I immediately fell in love with Wasabi Slaw. It has all the creaminess of a mayonnaise-based dressing and the crunch of cool, crisp cabbage but it is set apart by the addition of wasabi. The earthy heat melds with the creamy dressing and gives just the right amount of punch. My perfect punchy heat may be different than yours, so you decide to add a little of this wasabi recipe or add a lot.
For a crisp coleslaw, mix the dressing in advance but don’t add it to the cabbage until ready to serve. Keeping all ingredients cold before and after mixing will also help maintain a wonderful crunch. Enjoy!
If you’re looking for a little extra heat in your normal egg salad, try this simple to make wasabi recipe made with Japanese wasabi paste. You won’t be disappointed!
For this recipe you’ll need eggs, celery, wasabi paste, and mayonnaise. That’s it. In fact, if you leave out the celery you can also make your deviled eggs this way too. First you need to cook the eggs by placing them a saucepan; then cover them with cold water.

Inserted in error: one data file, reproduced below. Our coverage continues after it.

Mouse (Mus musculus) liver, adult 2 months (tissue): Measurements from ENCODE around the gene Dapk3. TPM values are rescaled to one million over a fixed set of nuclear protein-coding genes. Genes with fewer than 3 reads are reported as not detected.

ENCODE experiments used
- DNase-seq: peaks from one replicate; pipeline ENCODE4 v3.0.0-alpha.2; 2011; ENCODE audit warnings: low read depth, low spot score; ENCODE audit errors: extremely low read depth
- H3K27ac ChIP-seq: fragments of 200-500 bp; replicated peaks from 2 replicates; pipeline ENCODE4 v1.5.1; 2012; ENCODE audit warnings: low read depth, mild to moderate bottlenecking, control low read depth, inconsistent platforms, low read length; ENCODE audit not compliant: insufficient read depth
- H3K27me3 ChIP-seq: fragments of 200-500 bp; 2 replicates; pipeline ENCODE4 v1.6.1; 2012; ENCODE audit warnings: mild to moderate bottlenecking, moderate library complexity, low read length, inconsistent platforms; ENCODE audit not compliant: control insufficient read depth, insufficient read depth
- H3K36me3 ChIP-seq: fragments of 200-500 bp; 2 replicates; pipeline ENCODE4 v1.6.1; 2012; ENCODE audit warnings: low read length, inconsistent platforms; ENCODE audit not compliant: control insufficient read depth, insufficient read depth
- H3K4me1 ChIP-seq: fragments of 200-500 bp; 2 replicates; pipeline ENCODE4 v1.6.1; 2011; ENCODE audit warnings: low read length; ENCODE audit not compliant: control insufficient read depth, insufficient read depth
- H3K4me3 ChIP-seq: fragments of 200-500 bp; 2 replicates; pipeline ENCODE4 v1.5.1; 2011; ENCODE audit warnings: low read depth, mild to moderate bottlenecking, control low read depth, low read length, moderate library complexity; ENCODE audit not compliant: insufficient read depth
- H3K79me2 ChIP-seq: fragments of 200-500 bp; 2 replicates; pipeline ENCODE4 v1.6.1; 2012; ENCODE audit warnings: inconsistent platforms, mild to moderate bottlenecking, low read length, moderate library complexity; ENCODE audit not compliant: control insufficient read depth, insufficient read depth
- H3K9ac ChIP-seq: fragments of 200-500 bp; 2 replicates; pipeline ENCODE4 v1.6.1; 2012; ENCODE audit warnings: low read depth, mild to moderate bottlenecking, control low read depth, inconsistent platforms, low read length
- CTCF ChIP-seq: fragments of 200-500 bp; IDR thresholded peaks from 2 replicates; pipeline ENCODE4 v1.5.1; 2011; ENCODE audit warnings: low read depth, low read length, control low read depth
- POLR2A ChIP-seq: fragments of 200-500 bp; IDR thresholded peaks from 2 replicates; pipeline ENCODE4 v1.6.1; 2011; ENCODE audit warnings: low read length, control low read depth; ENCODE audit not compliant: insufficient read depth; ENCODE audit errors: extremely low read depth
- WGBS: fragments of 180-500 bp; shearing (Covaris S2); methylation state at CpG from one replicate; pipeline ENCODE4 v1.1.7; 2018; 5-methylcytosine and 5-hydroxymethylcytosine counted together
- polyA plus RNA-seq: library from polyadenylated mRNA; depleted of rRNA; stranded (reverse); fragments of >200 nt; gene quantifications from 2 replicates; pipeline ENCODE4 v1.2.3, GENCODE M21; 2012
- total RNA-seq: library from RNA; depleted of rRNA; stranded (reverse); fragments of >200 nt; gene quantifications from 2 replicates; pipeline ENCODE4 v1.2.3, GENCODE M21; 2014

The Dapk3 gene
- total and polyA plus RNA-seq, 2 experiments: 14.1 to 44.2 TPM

Spring Pea Wasabi Soup, a brilliant cup of fresh spring greens that will delight your eyes and your palate! This Spring Pea Wasabi Soup recipe can be made in less than 30 minutes. This wasabi recipe is not your normal pea soup recipe.
It is vegan, ergo, packed with life-giving veggies. Whether you are struggling to get those servings of vegetables into your diet, or you’re a total veggie lover, Spring Pea Wasabi Soup is an ideal option for you. Bursting with flavor, this Spring Pea Wasabi Soup is made with peas, jicama, ginger, lime and wasabi. I don’t need to mention onions and garlic, do I? They are a given. After-all, they are in just about everything I prepare.
Wasabi Deviled Eggs will make your next get-together a standout occasion. Wasabi, soy sauce and pickled ginger add an Asian zing to this traditional appetizer favorite. The umami flavor takes this to a new level, and you’ll love how easy they are to make with just a few ingredients.
Deviled eggs are the perfect portable food for picnics and potlucks and have been popular since the 1920s when it became more common for the average family to own a car and take their food with them on the go. You could say they’re one of the first fast foods. These days, you can find dozens of variations on the classic deviled egg.
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I use pre-cooked salad shrimp from the market. It’s the perfect finger-food for avocado lovers, like me. Wasabi Shrimp with Avocado on Rice Cracker requires around 15 minutes from start to finish. If you have wasabi paste, shrimp, red bell pepper, and a few other ingredients on hand, you can make it. Not difficult at all for this wasabi recipe.